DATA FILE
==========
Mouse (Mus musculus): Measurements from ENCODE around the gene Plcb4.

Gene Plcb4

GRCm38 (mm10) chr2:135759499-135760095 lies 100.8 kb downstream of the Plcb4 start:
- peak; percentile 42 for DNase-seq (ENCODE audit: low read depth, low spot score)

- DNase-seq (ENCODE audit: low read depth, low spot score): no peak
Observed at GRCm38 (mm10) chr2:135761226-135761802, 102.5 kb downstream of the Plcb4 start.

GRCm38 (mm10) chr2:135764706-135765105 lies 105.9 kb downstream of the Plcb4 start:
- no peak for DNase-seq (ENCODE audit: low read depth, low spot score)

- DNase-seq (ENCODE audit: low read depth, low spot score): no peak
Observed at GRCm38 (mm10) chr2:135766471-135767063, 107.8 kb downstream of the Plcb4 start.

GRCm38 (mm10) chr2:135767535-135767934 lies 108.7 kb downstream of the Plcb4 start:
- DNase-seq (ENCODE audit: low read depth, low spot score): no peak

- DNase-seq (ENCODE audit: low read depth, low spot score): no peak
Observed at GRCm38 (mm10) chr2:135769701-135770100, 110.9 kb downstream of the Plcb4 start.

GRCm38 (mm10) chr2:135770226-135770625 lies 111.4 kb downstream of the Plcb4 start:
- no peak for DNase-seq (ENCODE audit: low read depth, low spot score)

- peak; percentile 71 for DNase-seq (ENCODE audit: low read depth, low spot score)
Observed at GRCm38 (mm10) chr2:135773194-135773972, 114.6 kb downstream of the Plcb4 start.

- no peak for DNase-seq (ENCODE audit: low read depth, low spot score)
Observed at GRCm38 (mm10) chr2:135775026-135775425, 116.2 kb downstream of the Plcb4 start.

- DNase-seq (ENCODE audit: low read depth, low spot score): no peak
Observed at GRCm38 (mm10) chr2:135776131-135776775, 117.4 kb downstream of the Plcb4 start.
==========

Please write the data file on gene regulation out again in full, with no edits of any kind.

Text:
Mouse (Mus musculus): Measurements from ENCODE around the gene Plcb4.

Gene Plcb4

GRCm38 (mm10) chr2:135759499-135760095 lies 100.8 kb downstream of the Plcb4 start:
- peak; percentile 42 for DNase-seq (ENCODE audit: low read depth, low spot score)

- DNase-seq (ENCODE audit: low read depth, low spot score): no peak
Observed at GRCm38 (mm10) chr2:135761226-135761802, 102.5 kb downstream of the Plcb4 start.

GRCm38 (mm10) chr2:135764706-135765105 lies 105.9 kb downstream of the Plcb4 start:
- no peak for DNase-seq (ENCODE audit: low read depth, low spot score)

- DNase-seq (ENCODE audit: low read depth, low spot score): no peak
Observed at GRCm38 (mm10) chr2:135766471-135767063, 107.8 kb downstream of the Plcb4 start.

GRCm38 (mm10) chr2:135767535-135767934 lies 108.7 kb downstream of the Plcb4 start:
- DNase-seq (ENCODE audit: low read depth, low spot score): no peak

- DNase-seq (ENCODE audit: low read depth, low spot score): no peak
Observed at GRCm38 (mm10) chr2:135769701-135770100, 110.9 kb downstream of the Plcb4 start.

GRCm38 (mm10) chr2:135770226-135770625 lies 111.4 kb downstream of the Plcb4 start:
- no peak for DNase-seq (ENCODE audit: low read depth, low spot score)

- peak; percentile 71 for DNase-seq (ENCODE audit: low read depth, low spot score)
Observed at GRCm38 (mm10) chr2:135773194-135773972, 114.6 kb downstream of the Plcb4 start.

- no peak for DNase-seq (ENCODE audit: low read depth, low spot score)
Observed at GRCm38 (mm10) chr2:135775026-135775425, 116.2 kb downstream of the Plcb4 start.

- DNase-seq (ENCODE audit: low read depth, low spot score): no peak
Observed at GRCm38 (mm10) chr2:135776131-135776775, 117.4 kb downstream of the Plcb4 start.